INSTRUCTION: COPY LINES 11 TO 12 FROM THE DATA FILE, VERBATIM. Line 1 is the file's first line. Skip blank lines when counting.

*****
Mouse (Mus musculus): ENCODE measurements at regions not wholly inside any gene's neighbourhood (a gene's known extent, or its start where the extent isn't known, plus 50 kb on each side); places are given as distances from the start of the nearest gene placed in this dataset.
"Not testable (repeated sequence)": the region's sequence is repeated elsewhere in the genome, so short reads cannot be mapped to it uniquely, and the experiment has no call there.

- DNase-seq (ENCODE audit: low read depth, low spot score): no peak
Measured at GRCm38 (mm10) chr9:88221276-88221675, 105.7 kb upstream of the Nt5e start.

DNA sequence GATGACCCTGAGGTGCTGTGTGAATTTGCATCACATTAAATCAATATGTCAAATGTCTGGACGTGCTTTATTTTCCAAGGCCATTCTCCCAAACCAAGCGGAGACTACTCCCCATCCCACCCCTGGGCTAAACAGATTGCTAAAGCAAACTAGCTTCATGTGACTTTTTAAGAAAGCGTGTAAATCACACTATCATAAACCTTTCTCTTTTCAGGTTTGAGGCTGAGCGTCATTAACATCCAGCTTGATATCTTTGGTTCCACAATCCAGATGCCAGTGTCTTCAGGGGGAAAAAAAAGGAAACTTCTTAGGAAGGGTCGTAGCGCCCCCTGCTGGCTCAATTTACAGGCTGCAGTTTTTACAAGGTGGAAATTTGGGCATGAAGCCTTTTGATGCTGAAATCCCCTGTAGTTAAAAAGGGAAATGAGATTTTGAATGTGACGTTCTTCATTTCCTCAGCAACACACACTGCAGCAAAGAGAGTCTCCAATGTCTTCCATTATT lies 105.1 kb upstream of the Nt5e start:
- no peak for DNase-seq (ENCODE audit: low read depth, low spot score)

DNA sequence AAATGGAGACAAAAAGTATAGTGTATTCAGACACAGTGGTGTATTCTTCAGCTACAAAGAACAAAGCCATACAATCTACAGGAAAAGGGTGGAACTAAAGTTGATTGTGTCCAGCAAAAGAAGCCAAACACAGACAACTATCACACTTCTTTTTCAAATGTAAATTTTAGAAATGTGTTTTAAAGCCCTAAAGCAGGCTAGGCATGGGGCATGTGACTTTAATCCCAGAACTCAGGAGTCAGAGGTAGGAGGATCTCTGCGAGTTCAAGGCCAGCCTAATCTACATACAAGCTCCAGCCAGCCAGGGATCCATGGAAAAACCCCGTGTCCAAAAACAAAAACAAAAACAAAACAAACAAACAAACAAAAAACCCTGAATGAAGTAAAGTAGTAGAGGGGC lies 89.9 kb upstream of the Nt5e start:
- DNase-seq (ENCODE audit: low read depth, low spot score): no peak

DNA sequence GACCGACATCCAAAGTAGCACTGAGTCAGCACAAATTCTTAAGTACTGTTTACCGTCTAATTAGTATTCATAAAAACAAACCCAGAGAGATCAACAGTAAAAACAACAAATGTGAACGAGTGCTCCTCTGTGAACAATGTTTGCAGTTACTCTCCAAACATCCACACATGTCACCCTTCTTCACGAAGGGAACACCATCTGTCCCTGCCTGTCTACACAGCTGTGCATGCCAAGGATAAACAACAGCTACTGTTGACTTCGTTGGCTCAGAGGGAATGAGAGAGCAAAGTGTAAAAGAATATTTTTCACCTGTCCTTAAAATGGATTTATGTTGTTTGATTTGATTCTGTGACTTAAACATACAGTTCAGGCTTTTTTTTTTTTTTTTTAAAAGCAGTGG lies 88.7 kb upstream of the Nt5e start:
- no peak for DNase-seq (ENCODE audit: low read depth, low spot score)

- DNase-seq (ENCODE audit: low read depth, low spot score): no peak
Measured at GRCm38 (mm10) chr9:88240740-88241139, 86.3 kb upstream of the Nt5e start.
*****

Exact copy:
- DNase-seq (ENCODE audit: low read depth, low spot score): no peak
Measured at GRCm38 (mm10) chr9:88240740-88241139, 86.3 kb upstream of the Nt5e start.